The Sound of Music
Revelation 5:8-10; Daniel 3:4-7
Sunday, June 18, 2023 at The First Congregational Church of Marshalltown, Iowa
- Introduction: The Hills are Alive
The other day I looked up “youtube” and watched Christopher Plummer and the kids, and later Julie Andrews sing “The Hills are Alive” from “The Sound of Music.” It’s a great song and it made me feel better just hearing it a couple of times. Music has that effect on us. We hear it from radios all the time. Our favorite songs never get old to us as they touch our souls in some way. I believe music is designed to do just that, to be the language of the soul. It not only encourages us but it also allows us to worship in a way that goes beyond the spoken word. With music our souls reach the heart of God. Music is the perfect vehicle for worship.
- Set the stage
In our passage from the Book of Daniel, we find the great Nebuchadnezzar, inflamed by ego and temptation, commanding his empire to worship him when worship belongs to God alone. His monstrous folly blinds him to the sacrilegious nature of what he is doing, but even he understands that deep worship involves music. He organizes an orchestra to start and accompany the people as they sing to him.
Later in Revelation we find musical instruments in the very courts of heaven. Jesus, the only one worthy to open the scroll of destiny, does so with the accompaniment of angels and elders and the prayers of the saints who sing “You are worthy to take the scroll, and to open its seals; for You were slain, and have redeemed us to God by Your blood out of every tribe and tongue and people and nation.” It was only fitting to participate in the august moment with music.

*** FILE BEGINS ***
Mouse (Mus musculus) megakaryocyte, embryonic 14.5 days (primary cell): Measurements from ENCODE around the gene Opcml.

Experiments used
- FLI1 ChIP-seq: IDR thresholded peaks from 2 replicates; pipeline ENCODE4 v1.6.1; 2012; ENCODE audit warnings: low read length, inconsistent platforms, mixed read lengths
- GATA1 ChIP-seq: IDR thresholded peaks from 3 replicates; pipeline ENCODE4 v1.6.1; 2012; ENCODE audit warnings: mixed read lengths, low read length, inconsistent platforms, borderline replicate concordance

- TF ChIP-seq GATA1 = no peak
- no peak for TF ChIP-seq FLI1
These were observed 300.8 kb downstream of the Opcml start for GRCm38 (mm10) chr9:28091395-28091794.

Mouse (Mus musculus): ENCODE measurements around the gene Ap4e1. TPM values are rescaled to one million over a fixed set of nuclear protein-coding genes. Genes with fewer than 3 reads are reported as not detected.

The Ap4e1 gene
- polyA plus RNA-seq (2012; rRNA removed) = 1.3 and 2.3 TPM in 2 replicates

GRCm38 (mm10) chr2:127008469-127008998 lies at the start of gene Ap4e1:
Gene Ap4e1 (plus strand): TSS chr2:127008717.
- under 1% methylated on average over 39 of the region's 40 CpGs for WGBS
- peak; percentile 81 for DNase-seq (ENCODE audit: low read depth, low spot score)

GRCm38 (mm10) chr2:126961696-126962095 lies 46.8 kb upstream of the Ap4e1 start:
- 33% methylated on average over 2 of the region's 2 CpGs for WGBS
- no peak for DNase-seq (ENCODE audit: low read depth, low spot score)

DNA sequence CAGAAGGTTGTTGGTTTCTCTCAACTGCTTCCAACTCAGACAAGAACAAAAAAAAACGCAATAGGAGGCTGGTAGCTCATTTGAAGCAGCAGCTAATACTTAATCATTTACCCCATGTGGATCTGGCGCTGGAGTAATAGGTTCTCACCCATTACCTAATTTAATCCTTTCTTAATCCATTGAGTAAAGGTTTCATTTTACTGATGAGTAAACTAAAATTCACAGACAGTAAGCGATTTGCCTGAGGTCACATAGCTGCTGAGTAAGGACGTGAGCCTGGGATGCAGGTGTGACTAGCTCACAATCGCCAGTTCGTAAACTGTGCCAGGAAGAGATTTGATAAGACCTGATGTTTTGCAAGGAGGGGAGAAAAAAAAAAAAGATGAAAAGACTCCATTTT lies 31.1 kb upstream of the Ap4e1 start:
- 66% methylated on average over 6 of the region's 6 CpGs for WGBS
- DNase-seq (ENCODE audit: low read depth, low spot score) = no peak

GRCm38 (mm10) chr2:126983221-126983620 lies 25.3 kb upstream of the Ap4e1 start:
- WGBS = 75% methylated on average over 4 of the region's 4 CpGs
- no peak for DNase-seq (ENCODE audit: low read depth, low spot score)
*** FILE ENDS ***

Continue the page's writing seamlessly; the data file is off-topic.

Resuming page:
- Main Point: Music is the language of worship
Music is the language of worship, and it infuses all the great acts of God. People from the Reformed Church of America put it this way: “From its inception,’when the morning stars sang together and all the heavenly beings shouted for joy’ (Job 38:7), to its consummation, when ‘every creature in heaven and on earth and under the earth and in the sea, and all that is in them’ will sing to the Lamb on the throne (Rev. 5:13), creation is musical. ‘All nature sings and round me rings the music of the spheres.” Human music-making participates in the music of creation and reflects the order, beauty, and diversity of God’s creation.*
- Application: Worship is possible without music but it is not easy to reach and will not go as deep as worship with music. Sweet Hour of Prayer
There’s a wonderful promise in Scripture (2 Corinthians 5:8) that says, “we are confident, yes, well pleased rather to be absent from the body and to be present with the Lord.” As I read that verse, I find a promise that once my soul leaves my body, I am escorted into the presence of Christ. Using a little bit of poetic license, the writer of a great hymn brings that marvelous truth home with great power. “Sweet Hour of Prayer” (#413) has a funny line in verse three: “Till, from Mount Pisgah’s lofty height, I view my home and take my flight.” It is as if the writer got permission from the Lord to take a detour and view Israel from the mountains of Pisgah, which was as close to the Promised Land of Israel that Moses was allowed. He saw the earthly Promised Land denied to that great man and then flew to the eternal Promised Land offered to us by grace in Christ. It’s hard to sing that and not get emotional. The same is true to the modern song that includes the words “It’s your air in out lungs, so we pour out our praise.” Such is our dependence on God and that is driven home by music.
Music touches the soul and is the perfect language of worship. It connects us to God in ways that are powerful and unique. It is present in false worship, in true worship and in all the great acts of Creation and it is in constant use in the courts of heaven, and we can use the same means to worship Christ and encourage ourselves this very day.